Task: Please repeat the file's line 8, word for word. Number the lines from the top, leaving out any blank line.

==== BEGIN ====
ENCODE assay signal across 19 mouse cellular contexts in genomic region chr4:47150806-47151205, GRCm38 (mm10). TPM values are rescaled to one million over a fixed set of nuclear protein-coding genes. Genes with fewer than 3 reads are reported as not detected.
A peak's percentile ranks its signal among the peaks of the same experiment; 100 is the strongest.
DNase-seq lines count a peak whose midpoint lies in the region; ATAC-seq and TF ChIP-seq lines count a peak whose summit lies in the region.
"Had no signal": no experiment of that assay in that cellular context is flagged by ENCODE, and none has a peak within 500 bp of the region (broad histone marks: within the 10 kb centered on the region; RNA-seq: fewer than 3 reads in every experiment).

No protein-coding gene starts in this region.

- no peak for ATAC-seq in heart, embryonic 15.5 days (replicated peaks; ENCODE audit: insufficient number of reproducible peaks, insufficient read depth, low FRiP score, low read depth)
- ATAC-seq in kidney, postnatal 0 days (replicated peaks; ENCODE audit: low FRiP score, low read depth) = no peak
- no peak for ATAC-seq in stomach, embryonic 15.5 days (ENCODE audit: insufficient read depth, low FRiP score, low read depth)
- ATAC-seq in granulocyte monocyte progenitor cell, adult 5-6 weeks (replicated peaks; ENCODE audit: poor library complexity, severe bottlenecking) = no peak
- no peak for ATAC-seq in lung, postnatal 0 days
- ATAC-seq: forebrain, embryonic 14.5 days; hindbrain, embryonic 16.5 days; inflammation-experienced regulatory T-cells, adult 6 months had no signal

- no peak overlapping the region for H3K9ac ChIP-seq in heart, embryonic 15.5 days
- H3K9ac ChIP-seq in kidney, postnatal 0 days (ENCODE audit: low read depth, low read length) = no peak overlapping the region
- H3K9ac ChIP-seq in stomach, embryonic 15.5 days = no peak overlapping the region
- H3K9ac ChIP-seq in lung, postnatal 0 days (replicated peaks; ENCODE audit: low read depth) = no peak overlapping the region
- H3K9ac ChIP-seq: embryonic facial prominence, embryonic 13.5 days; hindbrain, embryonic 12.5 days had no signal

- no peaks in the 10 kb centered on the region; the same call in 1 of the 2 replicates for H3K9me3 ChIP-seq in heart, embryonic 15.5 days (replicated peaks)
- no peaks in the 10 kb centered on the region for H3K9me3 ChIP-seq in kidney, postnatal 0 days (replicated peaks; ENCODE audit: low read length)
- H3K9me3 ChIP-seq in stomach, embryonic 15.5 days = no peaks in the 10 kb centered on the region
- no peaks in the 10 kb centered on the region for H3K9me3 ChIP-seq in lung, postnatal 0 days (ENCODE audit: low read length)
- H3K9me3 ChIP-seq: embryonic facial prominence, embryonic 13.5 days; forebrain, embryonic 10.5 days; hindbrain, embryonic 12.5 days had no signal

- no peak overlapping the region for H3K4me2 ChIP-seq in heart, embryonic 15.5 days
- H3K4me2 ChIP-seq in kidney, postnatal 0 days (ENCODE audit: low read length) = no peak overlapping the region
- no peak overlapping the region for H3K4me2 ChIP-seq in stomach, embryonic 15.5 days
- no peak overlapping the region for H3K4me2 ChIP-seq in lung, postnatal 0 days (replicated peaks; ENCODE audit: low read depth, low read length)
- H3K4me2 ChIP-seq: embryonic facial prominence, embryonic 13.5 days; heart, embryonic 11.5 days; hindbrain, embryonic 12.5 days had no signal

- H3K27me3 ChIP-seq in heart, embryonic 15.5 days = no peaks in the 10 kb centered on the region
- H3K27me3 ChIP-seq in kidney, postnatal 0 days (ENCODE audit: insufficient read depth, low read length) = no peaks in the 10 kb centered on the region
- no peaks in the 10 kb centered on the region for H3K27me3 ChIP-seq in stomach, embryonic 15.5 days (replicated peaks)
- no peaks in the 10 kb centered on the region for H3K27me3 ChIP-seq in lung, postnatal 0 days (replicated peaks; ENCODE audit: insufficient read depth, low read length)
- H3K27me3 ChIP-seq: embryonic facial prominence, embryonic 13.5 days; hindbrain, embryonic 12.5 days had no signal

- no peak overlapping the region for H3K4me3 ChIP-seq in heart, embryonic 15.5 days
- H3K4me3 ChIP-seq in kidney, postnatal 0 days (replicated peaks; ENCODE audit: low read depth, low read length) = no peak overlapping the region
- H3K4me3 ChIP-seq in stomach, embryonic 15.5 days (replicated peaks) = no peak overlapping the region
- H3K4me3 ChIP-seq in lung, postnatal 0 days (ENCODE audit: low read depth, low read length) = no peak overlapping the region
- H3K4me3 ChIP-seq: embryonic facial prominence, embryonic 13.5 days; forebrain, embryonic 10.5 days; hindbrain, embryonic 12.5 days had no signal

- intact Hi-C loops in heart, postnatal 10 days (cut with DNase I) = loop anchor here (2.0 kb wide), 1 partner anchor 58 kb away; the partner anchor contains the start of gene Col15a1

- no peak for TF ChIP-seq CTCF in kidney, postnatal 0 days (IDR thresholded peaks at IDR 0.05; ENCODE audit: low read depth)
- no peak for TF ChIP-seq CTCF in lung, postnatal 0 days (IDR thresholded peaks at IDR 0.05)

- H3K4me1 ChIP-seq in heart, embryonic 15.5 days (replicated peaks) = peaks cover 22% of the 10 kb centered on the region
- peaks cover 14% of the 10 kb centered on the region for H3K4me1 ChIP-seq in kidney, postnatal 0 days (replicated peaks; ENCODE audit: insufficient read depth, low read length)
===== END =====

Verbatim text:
- no peak for ATAC-seq in stomach, embryonic 15.5 days (ENCODE audit: insufficient read depth, low FRiP score, low read depth)